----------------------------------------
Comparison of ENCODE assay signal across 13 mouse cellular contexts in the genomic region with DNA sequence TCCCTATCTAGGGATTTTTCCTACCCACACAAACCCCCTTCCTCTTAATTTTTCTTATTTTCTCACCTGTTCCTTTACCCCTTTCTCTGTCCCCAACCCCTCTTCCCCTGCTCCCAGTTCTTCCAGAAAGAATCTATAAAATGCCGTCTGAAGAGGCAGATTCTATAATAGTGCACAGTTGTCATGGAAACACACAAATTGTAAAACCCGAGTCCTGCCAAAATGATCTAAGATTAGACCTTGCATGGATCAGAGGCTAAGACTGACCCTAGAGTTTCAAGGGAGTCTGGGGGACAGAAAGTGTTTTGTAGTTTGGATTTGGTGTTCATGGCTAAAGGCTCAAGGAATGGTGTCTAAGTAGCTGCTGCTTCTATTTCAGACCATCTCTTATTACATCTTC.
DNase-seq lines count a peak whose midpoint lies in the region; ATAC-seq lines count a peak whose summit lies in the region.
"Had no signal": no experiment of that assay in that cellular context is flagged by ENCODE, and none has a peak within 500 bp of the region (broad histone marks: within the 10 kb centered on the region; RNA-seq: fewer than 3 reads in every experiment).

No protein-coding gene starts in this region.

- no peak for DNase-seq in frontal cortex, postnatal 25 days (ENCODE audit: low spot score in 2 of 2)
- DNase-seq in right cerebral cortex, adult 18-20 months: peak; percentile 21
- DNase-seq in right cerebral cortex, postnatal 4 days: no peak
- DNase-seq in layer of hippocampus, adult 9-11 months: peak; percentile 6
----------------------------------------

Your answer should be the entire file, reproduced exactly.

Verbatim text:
Comparison of ENCODE assay signal across 13 mouse cellular contexts in the genomic region with DNA sequence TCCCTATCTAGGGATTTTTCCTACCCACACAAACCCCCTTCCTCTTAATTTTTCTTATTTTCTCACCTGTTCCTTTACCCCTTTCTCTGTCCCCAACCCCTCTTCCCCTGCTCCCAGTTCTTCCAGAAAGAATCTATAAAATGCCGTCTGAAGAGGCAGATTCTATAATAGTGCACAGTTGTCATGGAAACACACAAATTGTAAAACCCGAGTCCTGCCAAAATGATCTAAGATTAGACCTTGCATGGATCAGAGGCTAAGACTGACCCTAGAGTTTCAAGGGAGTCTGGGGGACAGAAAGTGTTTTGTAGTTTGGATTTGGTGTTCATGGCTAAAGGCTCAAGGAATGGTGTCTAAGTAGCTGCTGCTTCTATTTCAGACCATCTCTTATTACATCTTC.
DNase-seq lines count a peak whose midpoint lies in the region; ATAC-seq lines count a peak whose summit lies in the region.
"Had no signal": no experiment of that assay in that cellular context is flagged by ENCODE, and none has a peak within 500 bp of the region (broad histone marks: within the 10 kb centered on the region; RNA-seq: fewer than 3 reads in every experiment).

No protein-coding gene starts in this region.

- no peak for DNase-seq in frontal cortex, postnatal 25 days (ENCODE audit: low spot score in 2 of 2)
- DNase-seq in right cerebral cortex, adult 18-20 months: peak; percentile 21
- DNase-seq in right cerebral cortex, postnatal 4 days: no peak
- DNase-seq in layer of hippocampus, adult 9-11 months: peak; percentile 6